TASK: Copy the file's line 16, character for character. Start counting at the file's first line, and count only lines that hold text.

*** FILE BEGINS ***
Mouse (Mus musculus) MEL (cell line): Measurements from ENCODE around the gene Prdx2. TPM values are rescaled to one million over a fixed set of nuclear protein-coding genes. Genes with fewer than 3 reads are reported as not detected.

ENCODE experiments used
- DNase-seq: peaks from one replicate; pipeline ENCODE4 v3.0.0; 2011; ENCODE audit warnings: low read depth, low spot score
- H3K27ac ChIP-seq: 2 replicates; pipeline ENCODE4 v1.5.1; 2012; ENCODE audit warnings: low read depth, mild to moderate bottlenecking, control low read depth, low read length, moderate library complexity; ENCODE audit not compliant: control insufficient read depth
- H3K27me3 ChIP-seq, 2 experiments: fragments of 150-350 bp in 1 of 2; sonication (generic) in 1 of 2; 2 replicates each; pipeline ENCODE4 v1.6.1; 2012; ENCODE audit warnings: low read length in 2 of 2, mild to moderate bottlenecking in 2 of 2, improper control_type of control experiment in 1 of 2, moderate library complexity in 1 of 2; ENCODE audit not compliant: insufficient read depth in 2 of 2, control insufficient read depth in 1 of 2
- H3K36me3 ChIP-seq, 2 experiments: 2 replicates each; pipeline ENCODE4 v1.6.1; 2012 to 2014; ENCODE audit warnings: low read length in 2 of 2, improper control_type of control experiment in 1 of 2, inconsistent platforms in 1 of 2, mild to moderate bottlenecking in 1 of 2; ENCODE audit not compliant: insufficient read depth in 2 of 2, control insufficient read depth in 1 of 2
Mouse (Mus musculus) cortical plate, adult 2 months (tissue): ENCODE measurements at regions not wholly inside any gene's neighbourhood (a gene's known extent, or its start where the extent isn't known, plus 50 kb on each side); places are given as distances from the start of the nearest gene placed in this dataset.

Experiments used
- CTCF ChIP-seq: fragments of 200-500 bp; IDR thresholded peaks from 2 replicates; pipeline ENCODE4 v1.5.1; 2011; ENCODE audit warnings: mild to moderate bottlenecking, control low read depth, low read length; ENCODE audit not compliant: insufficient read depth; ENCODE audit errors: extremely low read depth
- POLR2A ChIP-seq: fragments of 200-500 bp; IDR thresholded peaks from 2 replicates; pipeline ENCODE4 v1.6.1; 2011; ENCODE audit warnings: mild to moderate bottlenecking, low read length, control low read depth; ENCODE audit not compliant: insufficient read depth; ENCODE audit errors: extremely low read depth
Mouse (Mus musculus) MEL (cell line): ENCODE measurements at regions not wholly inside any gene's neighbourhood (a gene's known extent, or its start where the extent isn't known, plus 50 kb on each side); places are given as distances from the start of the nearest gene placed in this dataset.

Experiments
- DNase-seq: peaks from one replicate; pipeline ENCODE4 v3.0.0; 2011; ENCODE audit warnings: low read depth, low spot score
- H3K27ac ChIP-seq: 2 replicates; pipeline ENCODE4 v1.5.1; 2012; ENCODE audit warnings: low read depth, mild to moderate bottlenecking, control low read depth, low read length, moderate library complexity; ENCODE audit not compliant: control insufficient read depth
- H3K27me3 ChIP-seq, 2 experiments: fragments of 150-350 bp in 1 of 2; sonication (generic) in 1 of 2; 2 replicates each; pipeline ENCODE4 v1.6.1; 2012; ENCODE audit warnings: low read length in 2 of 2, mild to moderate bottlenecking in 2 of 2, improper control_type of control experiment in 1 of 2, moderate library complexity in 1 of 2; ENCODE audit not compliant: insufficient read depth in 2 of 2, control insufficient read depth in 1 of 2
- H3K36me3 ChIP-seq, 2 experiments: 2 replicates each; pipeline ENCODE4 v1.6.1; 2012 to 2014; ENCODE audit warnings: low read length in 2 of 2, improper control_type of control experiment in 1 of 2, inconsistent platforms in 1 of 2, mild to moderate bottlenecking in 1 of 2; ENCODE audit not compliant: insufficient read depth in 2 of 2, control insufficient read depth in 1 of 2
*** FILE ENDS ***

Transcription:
- H3K36me3 ChIP-seq, 2 experiments: 2 replicates each; pipeline ENCODE4 v1.6.1; 2012 to 2014; ENCODE audit warnings: low read length in 2 of 2, improper control_type of control experiment in 1 of 2, inconsistent platforms in 1 of 2, mild to moderate bottlenecking in 1 of 2; ENCODE audit not compliant: insufficient read depth in 2 of 2, control insufficient read depth in 1 of 2